I hope everyone in the good ol’ US of A had a wonderful Thanksgiving and enjoyed their long weekend. A bit of shopping on Cyber Monday then no more excuses, everyone back to work and let’s lean into it shall we?
It was nice to see a raw copy of Vampirella #1 reach my future eBay auctions pile, I thought of posting a pic of Frank Frazetta’s famous cover but I know most of us are well familiar with it already. I peaked inside and was delighted to see the Tom Sutton splash page, a deserving entry as this week’s Splash feature.
Ernie Chan was a gladiator for DC back in the mid-1970s. He’s not often mentioned in the same breath as greats of the era such as Wrightson, Kaluta and Adams but he did quality work. I like the dramatic composition on the cover of Claw #6, add to that the dark black cover and it makes for a striking image and it’s my pick as the cover of the week.
For our ad page of the week, I stayed with Claw #6: I was feeling nostalgic and knew I’d find something from my youth inside. When I first read the bottom half ad I thought it said Big Ass Life Size Hang Ups which to me means a trip to the psychiatrist is in order but then I realized it was for those big moveable cutouts. I’ve never even seen one of these cutouts, none of my friends had even one of these, at least that I remember. I’m wondering if they’re collectible today. Remember a few of our older posts we had a bit of a thread going on ads that promoted college tuition prizes etc., I think this ad for going to a school to learn to become a motorcycle mechanic is the most enticing of the lot. What young kid wouldn’t want to own a motorcycle, these were the days of the Fonz and Evel Knievel, and fixing them sounds cool, they knew that and led with the “Fast Track to a Cool Job” line.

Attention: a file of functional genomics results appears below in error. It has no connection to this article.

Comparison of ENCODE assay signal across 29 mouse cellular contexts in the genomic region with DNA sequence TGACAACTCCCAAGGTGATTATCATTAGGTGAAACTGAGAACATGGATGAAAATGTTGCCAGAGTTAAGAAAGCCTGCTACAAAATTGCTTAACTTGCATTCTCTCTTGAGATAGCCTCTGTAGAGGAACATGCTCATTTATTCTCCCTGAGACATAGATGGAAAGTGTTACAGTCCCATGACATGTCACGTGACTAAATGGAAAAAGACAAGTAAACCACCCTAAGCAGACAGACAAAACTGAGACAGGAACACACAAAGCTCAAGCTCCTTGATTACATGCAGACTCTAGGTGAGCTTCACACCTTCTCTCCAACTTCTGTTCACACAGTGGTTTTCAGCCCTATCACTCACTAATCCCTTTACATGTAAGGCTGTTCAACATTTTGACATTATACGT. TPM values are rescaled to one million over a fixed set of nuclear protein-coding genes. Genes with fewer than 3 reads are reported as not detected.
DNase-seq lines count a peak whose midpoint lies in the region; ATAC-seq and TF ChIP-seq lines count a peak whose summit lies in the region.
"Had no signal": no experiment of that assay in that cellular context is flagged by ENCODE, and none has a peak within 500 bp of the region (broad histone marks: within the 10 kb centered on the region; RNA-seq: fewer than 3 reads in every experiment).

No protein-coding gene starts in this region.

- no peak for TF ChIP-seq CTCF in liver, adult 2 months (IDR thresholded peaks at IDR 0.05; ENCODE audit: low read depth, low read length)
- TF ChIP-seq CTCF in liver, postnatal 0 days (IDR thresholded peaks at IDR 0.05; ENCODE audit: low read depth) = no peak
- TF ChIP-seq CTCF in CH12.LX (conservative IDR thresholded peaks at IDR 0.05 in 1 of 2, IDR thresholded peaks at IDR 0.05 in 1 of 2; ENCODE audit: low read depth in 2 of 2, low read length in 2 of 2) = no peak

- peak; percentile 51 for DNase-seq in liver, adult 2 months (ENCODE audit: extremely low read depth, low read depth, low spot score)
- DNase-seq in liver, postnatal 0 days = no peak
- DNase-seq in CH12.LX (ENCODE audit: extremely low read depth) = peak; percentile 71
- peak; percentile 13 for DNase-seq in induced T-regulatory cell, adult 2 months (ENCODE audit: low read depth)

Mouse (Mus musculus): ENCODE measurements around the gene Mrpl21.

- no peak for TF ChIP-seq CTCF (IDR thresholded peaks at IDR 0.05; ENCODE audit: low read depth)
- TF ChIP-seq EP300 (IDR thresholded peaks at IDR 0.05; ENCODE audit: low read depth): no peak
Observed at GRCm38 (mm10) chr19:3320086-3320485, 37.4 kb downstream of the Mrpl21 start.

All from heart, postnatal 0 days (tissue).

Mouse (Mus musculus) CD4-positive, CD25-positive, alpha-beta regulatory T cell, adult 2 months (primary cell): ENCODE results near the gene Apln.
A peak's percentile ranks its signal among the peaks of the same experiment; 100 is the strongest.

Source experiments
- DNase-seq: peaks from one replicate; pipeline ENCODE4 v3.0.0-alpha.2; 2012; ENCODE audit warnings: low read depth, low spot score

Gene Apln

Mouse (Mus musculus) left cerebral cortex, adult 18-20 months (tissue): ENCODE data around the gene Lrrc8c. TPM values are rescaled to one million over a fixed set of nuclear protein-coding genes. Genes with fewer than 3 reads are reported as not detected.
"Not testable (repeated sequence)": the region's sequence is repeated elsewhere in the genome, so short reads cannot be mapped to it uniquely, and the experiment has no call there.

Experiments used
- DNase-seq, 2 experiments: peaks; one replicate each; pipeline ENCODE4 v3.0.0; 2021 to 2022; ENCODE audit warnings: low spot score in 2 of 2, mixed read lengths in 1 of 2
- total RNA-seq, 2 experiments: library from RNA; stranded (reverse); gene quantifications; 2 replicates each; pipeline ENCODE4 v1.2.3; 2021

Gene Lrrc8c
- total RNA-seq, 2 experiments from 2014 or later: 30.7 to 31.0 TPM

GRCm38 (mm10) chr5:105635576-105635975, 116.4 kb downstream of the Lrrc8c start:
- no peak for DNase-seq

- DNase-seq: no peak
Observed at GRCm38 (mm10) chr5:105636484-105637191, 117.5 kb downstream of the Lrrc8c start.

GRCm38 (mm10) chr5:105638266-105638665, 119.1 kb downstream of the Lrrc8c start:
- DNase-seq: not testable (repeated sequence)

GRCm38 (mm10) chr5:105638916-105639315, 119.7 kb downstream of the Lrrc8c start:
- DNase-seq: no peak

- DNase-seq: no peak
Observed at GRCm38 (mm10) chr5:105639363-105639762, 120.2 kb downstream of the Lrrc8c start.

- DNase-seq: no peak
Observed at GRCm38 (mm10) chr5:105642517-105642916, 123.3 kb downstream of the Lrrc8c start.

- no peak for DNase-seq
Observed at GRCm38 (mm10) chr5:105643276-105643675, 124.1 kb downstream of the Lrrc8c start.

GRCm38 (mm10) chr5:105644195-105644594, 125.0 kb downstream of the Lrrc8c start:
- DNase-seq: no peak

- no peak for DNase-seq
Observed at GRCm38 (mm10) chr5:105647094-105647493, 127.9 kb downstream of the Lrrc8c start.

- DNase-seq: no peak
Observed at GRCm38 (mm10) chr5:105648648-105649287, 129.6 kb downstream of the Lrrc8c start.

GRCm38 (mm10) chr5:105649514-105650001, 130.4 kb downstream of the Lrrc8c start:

Last night our ice collectibles weekly eBay auction produced some amazing results, perhaps none more so that the lot containing coverless copies of New Adventure Comics #24 and 27, the lot fetched $1,852 USD on the power of #27 featuring an ad for Action Comics #1. Truth be told I didn’t even mention that in the description, I knew #26 featured the Action 1 ad a month before Action #1 came out and that it was a big deal but New Adventure #27 is a June 1938 book, the same month as Action Comics #1.
This result shows that the guys that know what they want, know what they want and it also shows that these ads that predate the first appearances obviously are in favour at the moment. I remember a few years back books like More Fun that features the Action #1 ad and even the Human Torch #2, that pre-dated and featured the two ads for Captain America #1, were slow and hitting sales marks that didn’t seem to reward the importance of the ads. Perhaps the modern-age books showed the error in the old ways, the attention given to Marvel Previews #95 is well known with the Miles Morales Spider-Man solicitation.
We have the Human Torch #2 closing next week and we have the Marvel Previews #95 lined up to close the week after. We’ll see if this hot streak continues.